Harassment and Gender Inequality in Science

A recent article in the New York Times has brought fresh attention to the issue of sexual harassment in US universities, among scientists in particular. While campus activists have recently focused on sexual assault by other students, Christie Aschwanden’s piece shines a light on a less dramatic but equally destructive problem – the sexual harassment of students by professors.

Aschwanden’s article starts with her own experience as an undergraduate in biology – she went on a fieldwork trip to Costa Rica where her (older) graduate student companion had only arranged a single bed for both of them. While he never made any physical advances, she writes that she felt utterly unprepared for the situation – she was in another country where she didn’t speak the language and had received no guidance about how to deal with this kind of behaviour.

The highest-profile faculty-student sexual harassment cases recently have been in the humanities, particularly in the field of philosophy. Aschwanden’s is a stark reminder that there is a big problem in the sciences, too: a survey published in the journal PLOS-ONE earlier this year found that 64 per cent of the women surveyed had been sexually harassed while working at field sites, and one in five had been victims of sexual assault.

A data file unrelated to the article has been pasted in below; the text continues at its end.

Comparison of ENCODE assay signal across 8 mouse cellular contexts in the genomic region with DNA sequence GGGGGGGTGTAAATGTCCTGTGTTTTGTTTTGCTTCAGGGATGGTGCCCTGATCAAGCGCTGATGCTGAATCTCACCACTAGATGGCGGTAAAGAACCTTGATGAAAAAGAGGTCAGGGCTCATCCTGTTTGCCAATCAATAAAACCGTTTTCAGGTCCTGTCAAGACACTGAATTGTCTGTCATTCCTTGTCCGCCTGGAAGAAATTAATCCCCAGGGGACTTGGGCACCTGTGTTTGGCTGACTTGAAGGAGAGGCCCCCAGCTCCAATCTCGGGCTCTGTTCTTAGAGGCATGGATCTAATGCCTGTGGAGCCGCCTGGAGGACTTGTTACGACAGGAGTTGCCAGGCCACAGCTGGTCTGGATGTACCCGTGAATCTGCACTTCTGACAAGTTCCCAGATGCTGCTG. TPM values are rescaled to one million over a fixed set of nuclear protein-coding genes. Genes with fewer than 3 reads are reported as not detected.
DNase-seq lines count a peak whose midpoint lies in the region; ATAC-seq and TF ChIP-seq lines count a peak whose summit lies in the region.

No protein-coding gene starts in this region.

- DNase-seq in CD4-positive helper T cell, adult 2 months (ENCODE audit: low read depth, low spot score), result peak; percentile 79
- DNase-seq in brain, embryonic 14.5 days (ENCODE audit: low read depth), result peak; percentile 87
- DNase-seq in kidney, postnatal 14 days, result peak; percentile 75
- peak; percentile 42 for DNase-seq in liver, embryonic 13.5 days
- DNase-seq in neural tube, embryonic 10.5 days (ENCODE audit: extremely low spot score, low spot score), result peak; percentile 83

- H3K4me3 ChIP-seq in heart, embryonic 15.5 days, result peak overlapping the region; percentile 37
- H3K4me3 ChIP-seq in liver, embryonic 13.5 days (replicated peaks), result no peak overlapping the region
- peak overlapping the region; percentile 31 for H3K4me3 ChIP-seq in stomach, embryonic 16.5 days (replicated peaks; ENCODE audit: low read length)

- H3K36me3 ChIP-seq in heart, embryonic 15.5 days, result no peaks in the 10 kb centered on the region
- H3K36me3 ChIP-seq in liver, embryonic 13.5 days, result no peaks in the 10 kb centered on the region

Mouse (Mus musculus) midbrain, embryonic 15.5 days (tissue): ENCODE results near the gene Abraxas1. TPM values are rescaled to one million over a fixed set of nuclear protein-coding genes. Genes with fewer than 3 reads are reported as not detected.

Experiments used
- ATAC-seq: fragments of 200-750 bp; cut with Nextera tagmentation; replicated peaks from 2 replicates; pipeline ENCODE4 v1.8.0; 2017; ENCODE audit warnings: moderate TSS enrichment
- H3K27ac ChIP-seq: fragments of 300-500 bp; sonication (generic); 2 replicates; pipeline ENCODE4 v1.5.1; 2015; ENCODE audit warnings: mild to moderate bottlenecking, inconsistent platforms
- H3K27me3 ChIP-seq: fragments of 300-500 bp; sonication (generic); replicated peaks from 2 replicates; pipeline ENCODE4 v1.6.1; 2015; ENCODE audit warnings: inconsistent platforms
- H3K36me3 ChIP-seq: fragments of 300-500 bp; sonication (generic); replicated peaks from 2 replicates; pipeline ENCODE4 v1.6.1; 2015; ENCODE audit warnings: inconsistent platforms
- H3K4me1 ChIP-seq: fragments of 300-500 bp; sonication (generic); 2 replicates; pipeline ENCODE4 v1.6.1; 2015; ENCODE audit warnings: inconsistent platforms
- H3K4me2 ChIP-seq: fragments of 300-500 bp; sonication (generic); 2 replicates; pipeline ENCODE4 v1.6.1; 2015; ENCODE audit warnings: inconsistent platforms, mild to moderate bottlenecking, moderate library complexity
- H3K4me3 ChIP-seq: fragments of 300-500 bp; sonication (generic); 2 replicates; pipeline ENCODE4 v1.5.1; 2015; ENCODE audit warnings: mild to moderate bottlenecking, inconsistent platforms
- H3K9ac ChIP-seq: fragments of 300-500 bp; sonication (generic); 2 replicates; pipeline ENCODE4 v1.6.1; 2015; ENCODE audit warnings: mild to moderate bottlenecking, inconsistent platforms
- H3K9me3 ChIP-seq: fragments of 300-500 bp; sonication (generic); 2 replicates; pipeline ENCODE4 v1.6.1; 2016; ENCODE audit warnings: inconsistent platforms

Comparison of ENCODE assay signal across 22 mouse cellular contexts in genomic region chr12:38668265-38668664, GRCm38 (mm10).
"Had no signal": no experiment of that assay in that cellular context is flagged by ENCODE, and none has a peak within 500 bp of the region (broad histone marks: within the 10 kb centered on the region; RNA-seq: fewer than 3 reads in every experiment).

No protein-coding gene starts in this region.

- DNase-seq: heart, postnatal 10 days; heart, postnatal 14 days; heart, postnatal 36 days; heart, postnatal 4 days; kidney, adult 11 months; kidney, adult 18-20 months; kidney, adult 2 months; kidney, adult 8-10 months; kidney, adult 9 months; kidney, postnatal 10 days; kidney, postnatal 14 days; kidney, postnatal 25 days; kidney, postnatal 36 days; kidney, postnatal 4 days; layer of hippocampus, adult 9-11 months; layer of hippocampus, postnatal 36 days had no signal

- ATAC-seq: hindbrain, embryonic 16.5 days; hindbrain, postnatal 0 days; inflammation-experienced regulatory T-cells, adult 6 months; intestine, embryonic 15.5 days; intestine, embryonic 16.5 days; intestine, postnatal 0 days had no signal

The data surrounding sexual harassment is thin, so we can’t say for sure that the plight of women in science is worse than other fields, but there are some factors that might increase the prevalence. Fieldwork is one: the distance from the rules and authority figures of campus may well encourage harassers to make a move.

Another is the underrepresentation of women: women account for only 27 per cent of PhDs in the physical sciences and 18 per cent in engineering. A male-dominated culture has often been shown to isolate younger women, making it easier for a culture of discrimination to take hold. This is made worse by high rates of female attrition: there are fewer women at each stage of the hierarchy, meaning that more junior victims of harassment have restricted access to mentors and supporters who can help them navigate the system of complaints and redress.

Sexual harassment of students by professors has been clearly and flagrantly illegal for 40 years.  In many ways it’s hard to believe that male professors haven’t gotten the memo.  My reaction to these cases is usually, how could the professor possibly justify what he’s doing, or think he could get away with it?  But a lot continue to.  Most universities now have grievance procedures for dealing with sexual harassment complaints, though many of these remain very difficult for victims to use.  But what I think is needed is a much more comprehensive approach.  Students and professors need to be trained and retrained to understand what harassment is, how to avoid it, and how to complain about it.  There should be role-playing and refresher courses, and because university populations are transient, this needs to be repeated.  As Christie Aschwanden suggests, the problem “will not be solved with new rules archived on unread websites.” Enforcement can make a difference, of course, but it has to be accompanied by universities deciding that they want to be proactive about changing the culture.